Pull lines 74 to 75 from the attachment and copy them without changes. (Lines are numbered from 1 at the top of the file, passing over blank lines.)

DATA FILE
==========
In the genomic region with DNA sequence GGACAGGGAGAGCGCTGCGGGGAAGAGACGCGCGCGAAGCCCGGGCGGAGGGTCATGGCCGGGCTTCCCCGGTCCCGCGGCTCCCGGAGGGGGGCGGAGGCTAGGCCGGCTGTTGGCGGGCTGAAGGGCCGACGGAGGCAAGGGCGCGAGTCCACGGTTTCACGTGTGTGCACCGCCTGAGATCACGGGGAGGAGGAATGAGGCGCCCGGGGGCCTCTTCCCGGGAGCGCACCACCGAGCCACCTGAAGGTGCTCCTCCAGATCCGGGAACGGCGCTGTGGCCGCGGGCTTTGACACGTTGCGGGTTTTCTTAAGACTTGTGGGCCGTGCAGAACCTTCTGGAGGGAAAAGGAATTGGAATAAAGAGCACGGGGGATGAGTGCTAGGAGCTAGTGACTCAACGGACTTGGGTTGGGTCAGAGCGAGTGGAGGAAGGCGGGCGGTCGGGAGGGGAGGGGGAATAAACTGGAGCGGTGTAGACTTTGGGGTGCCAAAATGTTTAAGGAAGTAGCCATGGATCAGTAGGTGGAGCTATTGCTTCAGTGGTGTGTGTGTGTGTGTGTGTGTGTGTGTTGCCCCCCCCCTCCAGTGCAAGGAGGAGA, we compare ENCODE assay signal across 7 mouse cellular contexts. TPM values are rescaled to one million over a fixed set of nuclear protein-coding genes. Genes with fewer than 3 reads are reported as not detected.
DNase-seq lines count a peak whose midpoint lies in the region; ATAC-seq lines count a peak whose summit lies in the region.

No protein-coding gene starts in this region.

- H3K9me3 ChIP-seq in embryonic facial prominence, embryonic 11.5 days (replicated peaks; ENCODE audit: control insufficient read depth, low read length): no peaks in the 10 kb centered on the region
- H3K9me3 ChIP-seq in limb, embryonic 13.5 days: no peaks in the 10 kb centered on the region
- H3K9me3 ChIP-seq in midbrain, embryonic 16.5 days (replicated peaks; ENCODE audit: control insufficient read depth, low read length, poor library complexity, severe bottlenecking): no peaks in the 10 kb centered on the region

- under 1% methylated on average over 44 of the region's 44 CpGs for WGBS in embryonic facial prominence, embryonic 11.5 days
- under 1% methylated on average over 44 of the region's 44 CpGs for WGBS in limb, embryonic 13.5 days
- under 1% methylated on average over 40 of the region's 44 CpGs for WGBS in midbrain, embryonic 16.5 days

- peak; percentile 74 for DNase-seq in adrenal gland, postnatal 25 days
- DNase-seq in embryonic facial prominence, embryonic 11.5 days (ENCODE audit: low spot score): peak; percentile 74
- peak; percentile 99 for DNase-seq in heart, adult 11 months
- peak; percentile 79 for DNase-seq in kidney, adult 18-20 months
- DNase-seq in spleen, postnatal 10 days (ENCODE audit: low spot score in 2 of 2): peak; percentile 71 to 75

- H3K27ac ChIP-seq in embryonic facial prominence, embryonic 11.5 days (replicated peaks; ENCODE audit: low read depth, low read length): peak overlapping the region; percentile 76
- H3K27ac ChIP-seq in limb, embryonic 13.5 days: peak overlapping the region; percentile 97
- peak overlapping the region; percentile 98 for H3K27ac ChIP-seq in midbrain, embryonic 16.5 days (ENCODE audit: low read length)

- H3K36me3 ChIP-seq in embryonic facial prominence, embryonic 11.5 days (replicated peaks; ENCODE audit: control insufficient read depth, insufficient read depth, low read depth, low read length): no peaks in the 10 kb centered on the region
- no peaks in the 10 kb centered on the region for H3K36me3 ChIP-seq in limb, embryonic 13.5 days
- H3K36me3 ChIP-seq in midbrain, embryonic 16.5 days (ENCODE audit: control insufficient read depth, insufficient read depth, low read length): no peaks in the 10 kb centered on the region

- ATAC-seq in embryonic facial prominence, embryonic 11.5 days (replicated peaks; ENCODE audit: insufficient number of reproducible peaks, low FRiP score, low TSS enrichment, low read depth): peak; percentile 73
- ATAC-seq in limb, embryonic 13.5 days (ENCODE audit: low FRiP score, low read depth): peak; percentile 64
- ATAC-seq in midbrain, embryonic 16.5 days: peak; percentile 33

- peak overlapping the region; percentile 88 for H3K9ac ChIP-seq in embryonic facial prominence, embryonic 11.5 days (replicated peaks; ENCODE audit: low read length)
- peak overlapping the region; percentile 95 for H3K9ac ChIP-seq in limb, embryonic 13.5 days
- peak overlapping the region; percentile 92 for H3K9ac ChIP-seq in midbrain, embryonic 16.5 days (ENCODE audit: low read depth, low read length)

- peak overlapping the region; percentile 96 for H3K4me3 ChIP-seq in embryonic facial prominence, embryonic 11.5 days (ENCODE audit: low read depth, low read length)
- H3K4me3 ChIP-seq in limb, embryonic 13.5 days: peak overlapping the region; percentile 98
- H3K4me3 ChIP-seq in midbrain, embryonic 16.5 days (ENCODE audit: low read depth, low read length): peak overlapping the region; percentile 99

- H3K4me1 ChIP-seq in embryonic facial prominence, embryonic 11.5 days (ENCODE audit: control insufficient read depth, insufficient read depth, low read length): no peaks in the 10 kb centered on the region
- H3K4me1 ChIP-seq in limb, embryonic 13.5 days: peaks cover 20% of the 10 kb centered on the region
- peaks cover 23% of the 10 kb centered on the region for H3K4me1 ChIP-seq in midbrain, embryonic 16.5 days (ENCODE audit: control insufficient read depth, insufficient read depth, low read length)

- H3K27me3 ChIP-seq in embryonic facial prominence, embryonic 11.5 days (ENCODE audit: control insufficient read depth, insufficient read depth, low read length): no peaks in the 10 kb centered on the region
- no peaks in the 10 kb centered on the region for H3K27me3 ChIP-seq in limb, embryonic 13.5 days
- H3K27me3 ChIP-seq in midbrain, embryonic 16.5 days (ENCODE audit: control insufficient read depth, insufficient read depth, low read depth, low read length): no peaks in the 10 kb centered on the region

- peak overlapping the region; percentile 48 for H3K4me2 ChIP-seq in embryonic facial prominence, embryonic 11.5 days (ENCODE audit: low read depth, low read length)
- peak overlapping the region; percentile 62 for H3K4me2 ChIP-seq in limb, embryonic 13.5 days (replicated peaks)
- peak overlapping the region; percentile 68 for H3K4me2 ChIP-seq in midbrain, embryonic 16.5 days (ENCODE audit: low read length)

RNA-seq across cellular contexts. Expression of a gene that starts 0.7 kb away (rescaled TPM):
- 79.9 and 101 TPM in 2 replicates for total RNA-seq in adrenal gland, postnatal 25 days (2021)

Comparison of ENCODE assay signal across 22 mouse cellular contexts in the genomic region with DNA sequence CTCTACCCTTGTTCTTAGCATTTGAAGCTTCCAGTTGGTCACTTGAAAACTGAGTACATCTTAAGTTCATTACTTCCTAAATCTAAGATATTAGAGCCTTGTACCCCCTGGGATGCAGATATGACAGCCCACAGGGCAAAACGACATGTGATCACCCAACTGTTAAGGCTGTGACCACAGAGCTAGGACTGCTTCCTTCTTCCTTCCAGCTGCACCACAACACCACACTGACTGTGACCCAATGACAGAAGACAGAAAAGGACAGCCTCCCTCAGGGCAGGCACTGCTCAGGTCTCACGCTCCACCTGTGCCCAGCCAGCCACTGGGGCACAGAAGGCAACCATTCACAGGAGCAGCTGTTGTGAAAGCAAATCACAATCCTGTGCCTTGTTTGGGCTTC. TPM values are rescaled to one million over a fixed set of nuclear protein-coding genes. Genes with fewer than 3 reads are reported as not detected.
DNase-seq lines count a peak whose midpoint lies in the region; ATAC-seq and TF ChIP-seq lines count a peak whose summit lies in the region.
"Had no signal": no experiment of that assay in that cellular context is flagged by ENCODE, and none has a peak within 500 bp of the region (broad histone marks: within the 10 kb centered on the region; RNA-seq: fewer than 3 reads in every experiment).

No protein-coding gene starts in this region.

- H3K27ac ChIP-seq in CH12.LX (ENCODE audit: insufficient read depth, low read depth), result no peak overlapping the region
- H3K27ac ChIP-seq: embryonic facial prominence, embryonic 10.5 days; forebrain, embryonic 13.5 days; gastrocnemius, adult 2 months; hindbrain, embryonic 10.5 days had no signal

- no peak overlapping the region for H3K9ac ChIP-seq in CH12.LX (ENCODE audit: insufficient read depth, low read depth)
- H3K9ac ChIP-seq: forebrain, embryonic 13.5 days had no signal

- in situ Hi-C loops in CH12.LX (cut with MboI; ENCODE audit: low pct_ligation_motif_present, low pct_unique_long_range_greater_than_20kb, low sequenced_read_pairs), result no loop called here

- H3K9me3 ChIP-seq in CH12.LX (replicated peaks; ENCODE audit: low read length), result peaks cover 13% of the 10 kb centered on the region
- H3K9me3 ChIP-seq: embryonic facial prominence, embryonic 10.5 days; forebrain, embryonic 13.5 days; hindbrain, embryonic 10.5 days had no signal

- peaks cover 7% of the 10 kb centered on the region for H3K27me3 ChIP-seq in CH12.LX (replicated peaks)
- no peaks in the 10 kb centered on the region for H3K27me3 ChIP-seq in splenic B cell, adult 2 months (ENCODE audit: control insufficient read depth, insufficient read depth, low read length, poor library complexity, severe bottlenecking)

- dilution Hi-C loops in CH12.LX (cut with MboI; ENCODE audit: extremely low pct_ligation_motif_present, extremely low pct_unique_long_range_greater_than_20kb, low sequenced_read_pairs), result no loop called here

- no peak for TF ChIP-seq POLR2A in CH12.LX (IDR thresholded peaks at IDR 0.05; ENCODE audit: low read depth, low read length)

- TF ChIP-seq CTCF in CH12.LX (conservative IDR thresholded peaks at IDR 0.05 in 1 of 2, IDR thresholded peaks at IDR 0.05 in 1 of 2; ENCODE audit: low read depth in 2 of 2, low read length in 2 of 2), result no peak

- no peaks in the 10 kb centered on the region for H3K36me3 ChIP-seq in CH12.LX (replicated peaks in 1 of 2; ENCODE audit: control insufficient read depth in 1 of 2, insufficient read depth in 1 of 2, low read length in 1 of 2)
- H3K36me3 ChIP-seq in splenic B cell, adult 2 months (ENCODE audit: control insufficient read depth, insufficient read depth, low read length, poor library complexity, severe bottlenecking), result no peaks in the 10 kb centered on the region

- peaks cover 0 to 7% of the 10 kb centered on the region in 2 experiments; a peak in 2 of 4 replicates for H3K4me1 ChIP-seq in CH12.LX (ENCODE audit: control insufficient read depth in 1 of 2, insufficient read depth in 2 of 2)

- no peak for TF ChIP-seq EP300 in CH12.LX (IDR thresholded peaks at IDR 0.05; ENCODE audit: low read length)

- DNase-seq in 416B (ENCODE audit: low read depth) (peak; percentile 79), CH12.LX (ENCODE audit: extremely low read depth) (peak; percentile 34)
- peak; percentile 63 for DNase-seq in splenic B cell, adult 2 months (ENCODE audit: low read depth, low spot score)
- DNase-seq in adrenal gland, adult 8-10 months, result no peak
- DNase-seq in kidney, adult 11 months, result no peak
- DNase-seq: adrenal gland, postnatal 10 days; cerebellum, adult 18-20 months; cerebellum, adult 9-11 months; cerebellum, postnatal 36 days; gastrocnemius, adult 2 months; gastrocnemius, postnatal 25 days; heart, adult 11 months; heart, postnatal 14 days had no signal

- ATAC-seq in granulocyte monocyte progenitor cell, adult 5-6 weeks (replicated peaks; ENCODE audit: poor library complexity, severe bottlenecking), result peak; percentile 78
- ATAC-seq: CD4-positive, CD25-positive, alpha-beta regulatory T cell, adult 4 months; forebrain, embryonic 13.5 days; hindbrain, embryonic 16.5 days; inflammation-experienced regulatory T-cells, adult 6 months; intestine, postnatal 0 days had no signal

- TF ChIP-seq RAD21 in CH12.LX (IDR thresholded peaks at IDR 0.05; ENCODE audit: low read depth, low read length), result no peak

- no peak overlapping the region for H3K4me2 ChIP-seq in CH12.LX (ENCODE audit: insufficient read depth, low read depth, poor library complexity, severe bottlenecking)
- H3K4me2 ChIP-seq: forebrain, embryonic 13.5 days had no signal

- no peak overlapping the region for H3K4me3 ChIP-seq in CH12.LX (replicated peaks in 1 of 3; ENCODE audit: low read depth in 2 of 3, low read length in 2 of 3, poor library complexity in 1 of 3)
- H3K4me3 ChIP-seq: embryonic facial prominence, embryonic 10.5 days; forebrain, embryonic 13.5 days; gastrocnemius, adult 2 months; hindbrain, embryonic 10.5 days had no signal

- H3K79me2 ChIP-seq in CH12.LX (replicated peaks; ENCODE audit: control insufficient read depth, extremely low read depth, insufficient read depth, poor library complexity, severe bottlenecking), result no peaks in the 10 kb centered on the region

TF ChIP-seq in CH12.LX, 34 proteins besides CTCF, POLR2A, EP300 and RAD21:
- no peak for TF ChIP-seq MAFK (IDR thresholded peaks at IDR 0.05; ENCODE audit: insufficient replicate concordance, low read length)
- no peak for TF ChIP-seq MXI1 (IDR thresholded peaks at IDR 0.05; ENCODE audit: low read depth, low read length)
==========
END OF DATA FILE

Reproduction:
TF ChIP-seq in CH12.LX, 34 proteins besides CTCF, POLR2A, EP300 and RAD21:
- no peak for TF ChIP-seq MAFK (IDR thresholded peaks at IDR 0.05; ENCODE audit: insufficient replicate concordance, low read length)